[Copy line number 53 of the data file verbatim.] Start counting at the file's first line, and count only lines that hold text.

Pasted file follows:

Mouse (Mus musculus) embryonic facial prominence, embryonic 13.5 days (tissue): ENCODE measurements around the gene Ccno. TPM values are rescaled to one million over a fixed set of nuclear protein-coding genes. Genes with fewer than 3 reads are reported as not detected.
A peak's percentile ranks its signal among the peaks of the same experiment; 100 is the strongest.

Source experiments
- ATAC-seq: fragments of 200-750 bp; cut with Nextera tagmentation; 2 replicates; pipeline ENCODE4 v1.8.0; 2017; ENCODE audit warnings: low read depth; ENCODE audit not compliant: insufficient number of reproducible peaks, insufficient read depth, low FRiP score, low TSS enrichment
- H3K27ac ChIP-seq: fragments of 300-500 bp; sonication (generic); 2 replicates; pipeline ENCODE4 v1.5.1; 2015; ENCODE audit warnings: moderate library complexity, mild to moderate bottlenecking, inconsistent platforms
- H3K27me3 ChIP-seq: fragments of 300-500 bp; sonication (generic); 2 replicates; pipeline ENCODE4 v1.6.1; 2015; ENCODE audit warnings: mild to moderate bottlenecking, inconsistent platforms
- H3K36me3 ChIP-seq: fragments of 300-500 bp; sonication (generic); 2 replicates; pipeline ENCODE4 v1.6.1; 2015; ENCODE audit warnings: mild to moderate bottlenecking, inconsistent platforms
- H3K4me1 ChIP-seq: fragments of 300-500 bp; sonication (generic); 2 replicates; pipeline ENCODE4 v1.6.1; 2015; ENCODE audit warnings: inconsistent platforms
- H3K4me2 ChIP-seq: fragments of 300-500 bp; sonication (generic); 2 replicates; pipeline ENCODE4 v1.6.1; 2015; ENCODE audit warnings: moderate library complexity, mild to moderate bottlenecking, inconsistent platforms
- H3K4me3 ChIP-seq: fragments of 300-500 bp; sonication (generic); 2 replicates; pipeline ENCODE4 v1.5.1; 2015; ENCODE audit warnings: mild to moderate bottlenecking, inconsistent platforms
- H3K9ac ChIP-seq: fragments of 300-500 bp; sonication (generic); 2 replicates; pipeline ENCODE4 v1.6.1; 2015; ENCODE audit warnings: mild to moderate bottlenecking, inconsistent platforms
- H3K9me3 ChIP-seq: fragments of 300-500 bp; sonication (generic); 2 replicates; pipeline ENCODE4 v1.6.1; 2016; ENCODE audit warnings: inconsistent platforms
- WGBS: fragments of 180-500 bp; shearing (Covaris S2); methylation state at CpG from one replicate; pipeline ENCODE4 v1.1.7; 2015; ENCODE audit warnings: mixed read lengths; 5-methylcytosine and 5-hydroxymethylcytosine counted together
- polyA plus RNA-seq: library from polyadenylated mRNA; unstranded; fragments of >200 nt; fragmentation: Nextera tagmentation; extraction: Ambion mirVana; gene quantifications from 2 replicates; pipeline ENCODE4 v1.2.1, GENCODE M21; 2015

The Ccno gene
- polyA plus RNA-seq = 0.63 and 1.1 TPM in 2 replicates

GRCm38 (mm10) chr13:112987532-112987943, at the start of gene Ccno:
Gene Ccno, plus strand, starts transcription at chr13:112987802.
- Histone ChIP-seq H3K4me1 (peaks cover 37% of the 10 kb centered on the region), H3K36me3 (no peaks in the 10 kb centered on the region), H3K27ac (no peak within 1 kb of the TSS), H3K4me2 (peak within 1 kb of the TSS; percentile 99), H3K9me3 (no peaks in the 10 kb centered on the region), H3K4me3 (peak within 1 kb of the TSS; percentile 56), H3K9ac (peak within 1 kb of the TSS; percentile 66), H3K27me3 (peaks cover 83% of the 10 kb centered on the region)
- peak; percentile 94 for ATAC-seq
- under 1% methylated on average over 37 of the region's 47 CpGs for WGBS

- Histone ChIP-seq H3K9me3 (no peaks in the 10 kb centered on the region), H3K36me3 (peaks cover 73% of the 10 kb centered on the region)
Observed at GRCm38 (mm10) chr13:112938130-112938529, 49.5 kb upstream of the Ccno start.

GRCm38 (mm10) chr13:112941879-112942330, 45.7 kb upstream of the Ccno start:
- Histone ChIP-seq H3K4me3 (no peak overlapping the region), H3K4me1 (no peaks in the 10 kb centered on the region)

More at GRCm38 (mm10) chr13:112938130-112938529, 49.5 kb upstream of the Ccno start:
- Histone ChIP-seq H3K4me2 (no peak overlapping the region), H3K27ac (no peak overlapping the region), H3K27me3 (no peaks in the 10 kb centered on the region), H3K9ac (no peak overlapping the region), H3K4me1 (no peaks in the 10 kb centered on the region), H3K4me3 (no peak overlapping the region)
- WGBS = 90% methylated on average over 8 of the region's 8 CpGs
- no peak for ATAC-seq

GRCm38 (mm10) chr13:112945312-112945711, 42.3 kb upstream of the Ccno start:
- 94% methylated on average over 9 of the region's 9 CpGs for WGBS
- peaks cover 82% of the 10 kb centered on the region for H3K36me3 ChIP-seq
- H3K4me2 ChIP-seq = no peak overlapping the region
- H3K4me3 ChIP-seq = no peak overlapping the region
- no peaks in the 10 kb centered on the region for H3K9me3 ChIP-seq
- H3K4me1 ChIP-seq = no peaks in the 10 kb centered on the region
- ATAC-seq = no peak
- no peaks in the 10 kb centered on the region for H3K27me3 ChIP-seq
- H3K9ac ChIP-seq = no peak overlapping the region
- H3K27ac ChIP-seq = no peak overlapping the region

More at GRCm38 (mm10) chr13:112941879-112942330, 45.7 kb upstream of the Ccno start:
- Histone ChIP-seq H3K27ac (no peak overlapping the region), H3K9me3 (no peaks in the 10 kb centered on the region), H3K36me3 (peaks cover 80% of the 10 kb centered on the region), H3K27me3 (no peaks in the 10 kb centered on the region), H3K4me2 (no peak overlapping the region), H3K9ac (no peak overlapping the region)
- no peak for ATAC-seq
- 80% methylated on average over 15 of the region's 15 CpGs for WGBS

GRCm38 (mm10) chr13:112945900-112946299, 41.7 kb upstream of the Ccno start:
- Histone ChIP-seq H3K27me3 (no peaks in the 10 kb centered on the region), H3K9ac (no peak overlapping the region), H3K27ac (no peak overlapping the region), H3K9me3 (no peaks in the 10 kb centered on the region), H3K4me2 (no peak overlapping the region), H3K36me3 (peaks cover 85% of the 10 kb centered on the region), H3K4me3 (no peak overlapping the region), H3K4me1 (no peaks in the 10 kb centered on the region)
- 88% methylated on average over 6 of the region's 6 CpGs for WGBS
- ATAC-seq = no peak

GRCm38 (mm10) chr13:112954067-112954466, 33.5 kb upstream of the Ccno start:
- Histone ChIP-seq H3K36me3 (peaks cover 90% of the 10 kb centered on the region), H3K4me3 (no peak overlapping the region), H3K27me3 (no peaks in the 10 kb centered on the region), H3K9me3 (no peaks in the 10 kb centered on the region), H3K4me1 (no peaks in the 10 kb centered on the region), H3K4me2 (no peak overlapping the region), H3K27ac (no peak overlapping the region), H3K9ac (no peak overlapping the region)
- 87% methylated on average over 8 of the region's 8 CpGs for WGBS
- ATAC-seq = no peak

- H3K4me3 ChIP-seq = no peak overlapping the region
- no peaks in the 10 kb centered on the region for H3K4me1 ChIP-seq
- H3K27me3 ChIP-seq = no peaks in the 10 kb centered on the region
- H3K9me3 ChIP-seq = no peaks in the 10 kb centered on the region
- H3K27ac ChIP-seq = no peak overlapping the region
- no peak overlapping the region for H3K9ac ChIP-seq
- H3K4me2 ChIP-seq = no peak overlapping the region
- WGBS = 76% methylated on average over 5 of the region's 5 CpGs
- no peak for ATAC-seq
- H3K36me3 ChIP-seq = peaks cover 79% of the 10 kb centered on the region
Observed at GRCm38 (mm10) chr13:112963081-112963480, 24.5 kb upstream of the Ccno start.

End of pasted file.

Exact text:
- H3K4me3 ChIP-seq = no peak overlapping the region